Central students confused about new dress up day rules


Emme Moore

Seniors Aaina Vannan and Jason Lee

Kylie Brown, Entertainment Editor

Halloween is a holiday cherished for its celebration of dressing up. However, with the holiday falling on a school day this year, students are limited as to how much they can dress up. Although students are given the option to dress up at school, it has been stated year after year that students cannot show up to school with masks, fake weapons, or distracting face make-up.

With the regulations on hats changing this year, however, there is some confusion as to what students can and cannot do when dressing up this Halloween. Michael Stock, Dean of Students for letters LH to RUP, assures students that the dress code is just the same as it has been

“It has to be something that is not a disruption to the class,” Stock said. “It can’t conceal the face [masks, face paint] and there has to be full coverage. It has to be not be offensive and not depict anything illegal.”

Students are allowed to dress up on Fridays for football games, Homecoming Spirit Weeks, and other special events. Stock states that the normal dress code policies apply to these scenarios as well, not just Halloween. Senior Class Council has played a part in making sure that Homecoming spirit days coincide with these dress code policies.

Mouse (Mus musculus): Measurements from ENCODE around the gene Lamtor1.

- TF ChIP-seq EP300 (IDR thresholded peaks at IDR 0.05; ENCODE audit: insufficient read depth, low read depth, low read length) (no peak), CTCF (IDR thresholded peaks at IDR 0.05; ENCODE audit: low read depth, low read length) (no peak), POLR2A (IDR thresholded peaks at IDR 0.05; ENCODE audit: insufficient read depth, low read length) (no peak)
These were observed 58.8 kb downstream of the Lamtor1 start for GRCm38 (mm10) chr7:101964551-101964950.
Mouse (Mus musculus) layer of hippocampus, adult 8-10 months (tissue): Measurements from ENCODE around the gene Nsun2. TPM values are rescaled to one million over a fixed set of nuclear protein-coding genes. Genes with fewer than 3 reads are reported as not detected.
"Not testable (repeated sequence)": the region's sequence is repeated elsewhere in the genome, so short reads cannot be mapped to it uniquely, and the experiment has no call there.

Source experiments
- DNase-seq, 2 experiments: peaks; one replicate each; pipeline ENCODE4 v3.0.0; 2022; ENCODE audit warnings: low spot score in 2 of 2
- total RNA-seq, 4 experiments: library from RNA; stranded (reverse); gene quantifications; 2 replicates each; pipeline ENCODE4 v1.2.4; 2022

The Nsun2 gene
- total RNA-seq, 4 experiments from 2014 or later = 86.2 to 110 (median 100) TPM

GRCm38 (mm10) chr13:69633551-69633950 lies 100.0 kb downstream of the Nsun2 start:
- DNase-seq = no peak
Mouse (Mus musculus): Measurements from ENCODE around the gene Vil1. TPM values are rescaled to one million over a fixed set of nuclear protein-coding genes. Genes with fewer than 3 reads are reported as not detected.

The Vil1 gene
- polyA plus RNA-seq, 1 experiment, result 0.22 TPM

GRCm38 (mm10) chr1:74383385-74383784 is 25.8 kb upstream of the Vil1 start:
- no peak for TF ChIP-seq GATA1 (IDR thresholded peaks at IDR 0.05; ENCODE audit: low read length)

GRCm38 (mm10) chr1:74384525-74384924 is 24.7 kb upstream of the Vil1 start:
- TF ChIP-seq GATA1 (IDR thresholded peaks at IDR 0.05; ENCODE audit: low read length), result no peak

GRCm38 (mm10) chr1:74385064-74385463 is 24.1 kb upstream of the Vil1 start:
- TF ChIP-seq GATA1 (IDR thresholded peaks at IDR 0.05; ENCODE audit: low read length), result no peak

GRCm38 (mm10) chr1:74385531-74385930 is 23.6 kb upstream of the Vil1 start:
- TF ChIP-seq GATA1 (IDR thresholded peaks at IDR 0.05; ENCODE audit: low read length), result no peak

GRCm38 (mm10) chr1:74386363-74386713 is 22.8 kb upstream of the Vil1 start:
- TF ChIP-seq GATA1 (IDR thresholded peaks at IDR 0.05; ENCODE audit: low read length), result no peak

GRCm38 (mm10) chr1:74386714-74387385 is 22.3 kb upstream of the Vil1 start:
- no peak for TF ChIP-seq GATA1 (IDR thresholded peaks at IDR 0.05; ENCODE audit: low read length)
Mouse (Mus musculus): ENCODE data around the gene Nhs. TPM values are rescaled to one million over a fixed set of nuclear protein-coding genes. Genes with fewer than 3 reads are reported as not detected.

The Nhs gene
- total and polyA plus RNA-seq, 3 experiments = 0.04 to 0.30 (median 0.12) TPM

In the past, Senior Class Council also tried to organize Halloween theme days. However, from this, problems arose. According to Tina Dohm, one of the co-sponsors for Senior Class Council, students with latex-allergies in the building were put in danger by face masks and other costume materials. Dohm also mentioned that students were showing up in costumes that were inappropriate for school, and were suggestive. After that, regulations on dressing up for Halloween became more strict. 

“Some of the costumes that kids used to wear were so creative and it was kind of fun to see that,” Dohm said. “But I understand the reason that they’re not allowed.” 

The school may have experienced a change in hat policies, but the general dress code guidelines still apply this Halloween and on dress up days. A student may dress up to school if they choose to, but they are asked to follow the school expectations to maintain a healthy learning environment. 

“We’re trying to do this in the spirit of what’s best for all of 3,200 of us in the building,” Stock said. “Not just a small group of students.”

To experience a stress-free Halloween this school year, students should make sure they understand the guidelines before dressing up in costumes to school.